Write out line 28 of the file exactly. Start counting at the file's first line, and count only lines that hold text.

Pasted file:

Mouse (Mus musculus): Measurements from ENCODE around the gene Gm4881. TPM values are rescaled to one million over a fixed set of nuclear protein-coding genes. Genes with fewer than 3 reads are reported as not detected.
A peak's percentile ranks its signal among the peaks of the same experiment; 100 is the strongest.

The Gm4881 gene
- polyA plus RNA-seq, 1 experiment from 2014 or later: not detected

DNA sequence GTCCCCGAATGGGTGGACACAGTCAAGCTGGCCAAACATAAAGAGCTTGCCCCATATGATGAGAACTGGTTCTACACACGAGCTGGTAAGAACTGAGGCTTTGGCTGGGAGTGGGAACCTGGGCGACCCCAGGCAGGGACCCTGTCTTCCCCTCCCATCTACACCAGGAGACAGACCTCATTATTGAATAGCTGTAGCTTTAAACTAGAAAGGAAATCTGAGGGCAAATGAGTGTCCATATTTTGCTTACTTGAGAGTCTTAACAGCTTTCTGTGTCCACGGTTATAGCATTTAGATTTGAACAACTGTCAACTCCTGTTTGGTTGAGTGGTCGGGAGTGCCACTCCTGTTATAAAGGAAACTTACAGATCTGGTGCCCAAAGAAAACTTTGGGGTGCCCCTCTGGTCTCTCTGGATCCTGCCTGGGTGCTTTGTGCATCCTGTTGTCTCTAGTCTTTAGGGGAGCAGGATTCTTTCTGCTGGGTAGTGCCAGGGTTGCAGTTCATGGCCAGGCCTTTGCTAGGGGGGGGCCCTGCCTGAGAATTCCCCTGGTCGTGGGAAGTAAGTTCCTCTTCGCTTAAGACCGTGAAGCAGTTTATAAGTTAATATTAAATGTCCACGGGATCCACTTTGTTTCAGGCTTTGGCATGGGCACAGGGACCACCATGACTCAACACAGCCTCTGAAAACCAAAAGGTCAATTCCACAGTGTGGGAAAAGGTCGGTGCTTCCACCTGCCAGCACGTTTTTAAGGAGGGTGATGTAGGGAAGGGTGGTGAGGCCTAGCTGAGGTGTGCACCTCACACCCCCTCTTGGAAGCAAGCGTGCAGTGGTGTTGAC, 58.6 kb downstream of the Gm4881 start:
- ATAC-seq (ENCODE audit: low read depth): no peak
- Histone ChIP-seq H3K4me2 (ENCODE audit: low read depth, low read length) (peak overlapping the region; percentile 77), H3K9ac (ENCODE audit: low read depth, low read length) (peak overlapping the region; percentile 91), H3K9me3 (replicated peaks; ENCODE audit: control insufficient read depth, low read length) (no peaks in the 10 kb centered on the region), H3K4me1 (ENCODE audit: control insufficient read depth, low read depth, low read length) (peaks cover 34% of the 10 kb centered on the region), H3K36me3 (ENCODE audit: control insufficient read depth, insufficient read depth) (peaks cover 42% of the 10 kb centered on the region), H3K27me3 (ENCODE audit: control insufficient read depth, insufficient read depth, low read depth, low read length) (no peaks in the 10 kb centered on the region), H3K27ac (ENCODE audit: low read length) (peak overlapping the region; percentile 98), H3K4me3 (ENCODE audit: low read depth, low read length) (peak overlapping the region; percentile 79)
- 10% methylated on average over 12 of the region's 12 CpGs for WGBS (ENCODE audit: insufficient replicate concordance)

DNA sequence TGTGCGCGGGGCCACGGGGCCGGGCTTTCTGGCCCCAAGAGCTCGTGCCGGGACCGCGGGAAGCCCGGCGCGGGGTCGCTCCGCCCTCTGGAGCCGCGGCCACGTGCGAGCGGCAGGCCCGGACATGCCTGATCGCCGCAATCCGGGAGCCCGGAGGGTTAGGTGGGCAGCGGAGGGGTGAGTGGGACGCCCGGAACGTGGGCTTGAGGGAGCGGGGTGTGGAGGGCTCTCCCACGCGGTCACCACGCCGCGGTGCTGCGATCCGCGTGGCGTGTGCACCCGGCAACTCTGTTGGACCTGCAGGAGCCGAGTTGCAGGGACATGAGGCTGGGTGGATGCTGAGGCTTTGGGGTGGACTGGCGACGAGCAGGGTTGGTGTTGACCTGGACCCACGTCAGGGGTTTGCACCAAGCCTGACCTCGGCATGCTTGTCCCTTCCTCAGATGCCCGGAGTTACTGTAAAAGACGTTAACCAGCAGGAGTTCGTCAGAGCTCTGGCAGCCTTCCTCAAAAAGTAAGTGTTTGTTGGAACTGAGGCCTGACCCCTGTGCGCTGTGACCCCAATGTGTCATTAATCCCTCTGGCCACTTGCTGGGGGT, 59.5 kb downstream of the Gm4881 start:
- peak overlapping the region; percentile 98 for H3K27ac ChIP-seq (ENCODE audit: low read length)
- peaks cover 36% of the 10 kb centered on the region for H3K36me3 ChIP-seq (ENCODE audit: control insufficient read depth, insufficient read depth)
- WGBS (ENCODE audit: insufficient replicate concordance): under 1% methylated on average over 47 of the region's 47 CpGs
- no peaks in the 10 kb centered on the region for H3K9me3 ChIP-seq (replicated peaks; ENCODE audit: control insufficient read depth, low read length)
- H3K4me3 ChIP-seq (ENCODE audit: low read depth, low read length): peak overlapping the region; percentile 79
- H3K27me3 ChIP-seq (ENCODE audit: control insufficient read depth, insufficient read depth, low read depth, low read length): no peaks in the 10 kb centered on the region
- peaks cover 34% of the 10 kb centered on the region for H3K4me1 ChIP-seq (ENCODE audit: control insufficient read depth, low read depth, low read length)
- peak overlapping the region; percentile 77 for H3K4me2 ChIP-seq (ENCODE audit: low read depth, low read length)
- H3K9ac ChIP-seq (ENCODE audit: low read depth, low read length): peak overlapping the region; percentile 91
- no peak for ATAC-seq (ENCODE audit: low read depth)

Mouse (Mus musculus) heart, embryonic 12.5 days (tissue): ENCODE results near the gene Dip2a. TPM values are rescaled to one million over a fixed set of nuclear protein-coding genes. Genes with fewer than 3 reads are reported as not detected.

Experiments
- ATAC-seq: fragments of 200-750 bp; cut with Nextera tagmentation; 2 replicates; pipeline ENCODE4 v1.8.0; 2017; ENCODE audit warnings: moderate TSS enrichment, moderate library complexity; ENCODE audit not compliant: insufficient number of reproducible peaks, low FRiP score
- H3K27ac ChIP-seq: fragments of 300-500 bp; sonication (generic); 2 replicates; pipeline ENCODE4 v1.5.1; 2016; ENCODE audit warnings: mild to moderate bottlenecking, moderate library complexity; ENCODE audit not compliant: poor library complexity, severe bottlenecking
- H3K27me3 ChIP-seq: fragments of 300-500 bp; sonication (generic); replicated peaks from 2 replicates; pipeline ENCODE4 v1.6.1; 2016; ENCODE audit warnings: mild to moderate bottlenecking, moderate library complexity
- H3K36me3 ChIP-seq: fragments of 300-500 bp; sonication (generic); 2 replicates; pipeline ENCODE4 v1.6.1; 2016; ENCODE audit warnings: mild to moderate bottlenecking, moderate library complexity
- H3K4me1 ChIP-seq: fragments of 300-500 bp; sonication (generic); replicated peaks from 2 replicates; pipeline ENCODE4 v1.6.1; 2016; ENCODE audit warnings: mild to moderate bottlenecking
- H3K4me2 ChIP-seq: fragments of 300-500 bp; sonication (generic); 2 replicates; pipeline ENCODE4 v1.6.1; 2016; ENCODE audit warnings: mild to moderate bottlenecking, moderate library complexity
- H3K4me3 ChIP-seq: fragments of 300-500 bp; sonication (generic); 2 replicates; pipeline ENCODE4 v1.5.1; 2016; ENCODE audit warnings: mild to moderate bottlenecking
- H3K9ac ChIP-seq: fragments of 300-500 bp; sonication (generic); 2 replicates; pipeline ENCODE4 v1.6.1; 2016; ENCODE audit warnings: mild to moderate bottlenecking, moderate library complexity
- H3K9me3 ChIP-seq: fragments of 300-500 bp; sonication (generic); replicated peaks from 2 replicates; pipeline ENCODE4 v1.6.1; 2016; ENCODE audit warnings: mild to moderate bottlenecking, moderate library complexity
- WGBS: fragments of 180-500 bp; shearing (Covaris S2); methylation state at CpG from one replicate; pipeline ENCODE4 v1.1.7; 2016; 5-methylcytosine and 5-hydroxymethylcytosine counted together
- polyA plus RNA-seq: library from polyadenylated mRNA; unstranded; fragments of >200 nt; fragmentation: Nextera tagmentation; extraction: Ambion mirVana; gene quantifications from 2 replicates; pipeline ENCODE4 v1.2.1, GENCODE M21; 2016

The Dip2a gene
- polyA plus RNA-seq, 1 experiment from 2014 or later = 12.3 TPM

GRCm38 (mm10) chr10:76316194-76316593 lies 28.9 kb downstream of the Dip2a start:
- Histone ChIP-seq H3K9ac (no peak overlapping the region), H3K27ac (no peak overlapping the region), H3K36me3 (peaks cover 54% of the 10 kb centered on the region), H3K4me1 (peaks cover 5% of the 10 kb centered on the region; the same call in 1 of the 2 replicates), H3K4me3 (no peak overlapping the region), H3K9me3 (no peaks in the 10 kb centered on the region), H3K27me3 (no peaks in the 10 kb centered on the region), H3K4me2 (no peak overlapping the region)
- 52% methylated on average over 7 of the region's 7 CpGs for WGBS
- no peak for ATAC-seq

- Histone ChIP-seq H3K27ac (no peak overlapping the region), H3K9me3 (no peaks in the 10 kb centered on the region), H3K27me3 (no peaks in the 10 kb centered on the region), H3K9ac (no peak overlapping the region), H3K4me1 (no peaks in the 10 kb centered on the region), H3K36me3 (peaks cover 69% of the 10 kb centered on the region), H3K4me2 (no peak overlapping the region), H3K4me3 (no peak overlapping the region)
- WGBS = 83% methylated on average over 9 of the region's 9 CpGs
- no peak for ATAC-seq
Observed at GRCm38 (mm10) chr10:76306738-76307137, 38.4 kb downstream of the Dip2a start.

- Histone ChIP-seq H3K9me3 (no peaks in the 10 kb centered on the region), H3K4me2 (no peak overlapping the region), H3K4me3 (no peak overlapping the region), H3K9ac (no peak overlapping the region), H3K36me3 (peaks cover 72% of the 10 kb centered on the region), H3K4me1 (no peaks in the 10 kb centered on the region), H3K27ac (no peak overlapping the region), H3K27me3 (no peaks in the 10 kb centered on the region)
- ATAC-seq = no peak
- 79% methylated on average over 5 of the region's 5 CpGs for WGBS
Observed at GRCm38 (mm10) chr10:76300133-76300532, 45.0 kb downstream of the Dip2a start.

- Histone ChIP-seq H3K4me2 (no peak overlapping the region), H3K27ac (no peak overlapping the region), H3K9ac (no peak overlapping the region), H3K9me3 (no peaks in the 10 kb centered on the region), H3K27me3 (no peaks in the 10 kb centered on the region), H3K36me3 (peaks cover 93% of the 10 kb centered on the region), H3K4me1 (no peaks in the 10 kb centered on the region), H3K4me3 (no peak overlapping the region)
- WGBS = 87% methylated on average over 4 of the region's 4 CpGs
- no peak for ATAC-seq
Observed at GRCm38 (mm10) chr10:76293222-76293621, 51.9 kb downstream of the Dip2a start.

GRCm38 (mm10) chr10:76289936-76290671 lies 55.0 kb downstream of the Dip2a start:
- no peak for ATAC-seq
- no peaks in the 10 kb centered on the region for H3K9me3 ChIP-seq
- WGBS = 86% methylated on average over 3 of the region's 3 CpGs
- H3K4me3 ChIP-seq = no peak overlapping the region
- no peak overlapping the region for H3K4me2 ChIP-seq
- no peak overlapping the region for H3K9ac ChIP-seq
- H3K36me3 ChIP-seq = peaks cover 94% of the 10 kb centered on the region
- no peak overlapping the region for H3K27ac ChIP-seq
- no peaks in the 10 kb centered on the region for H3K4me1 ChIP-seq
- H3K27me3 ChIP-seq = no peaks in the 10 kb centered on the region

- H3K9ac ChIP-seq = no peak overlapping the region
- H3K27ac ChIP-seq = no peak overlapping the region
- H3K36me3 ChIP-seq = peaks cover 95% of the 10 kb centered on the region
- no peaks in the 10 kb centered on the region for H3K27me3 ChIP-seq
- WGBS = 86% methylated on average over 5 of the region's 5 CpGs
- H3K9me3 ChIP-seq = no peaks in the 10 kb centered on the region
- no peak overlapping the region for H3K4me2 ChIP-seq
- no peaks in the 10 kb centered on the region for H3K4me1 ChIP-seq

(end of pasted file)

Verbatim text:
- H3K4me3 ChIP-seq: fragments of 300-500 bp; sonication (generic); 2 replicates; pipeline ENCODE4 v1.5.1; 2016; ENCODE audit warnings: mild to moderate bottlenecking